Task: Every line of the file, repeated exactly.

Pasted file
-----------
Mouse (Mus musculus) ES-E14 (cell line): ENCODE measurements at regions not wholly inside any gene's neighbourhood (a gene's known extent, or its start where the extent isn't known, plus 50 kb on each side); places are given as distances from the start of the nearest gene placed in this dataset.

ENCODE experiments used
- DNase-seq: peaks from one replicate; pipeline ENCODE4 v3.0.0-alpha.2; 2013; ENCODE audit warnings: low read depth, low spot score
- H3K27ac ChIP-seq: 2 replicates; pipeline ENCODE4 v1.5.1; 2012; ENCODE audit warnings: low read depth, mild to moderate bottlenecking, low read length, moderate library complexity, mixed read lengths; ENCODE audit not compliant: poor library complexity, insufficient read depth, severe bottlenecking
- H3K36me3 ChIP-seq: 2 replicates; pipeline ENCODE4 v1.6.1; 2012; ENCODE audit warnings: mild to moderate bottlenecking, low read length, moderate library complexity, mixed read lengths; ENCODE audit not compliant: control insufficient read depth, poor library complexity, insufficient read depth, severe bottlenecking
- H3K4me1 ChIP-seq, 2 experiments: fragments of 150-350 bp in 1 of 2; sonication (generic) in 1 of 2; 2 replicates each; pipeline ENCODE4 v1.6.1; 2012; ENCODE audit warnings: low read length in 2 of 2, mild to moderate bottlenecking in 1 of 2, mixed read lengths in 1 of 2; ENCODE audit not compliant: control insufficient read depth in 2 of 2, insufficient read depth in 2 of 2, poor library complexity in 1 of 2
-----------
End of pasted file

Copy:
Mouse (Mus musculus) ES-E14 (cell line): ENCODE measurements at regions not wholly inside any gene's neighbourhood (a gene's known extent, or its start where the extent isn't known, plus 50 kb on each side); places are given as distances from the start of the nearest gene placed in this dataset.

ENCODE experiments used
- DNase-seq: peaks from one replicate; pipeline ENCODE4 v3.0.0-alpha.2; 2013; ENCODE audit warnings: low read depth, low spot score
- H3K27ac ChIP-seq: 2 replicates; pipeline ENCODE4 v1.5.1; 2012; ENCODE audit warnings: low read depth, mild to moderate bottlenecking, low read length, moderate library complexity, mixed read lengths; ENCODE audit not compliant: poor library complexity, insufficient read depth, severe bottlenecking
- H3K36me3 ChIP-seq: 2 replicates; pipeline ENCODE4 v1.6.1; 2012; ENCODE audit warnings: mild to moderate bottlenecking, low read length, moderate library complexity, mixed read lengths; ENCODE audit not compliant: control insufficient read depth, poor library complexity, insufficient read depth, severe bottlenecking
- H3K4me1 ChIP-seq, 2 experiments: fragments of 150-350 bp in 1 of 2; sonication (generic) in 1 of 2; 2 replicates each; pipeline ENCODE4 v1.6.1; 2012; ENCODE audit warnings: low read length in 2 of 2, mild to moderate bottlenecking in 1 of 2, mixed read lengths in 1 of 2; ENCODE audit not compliant: control insufficient read depth in 2 of 2, insufficient read depth in 2 of 2, poor library complexity in 1 of 2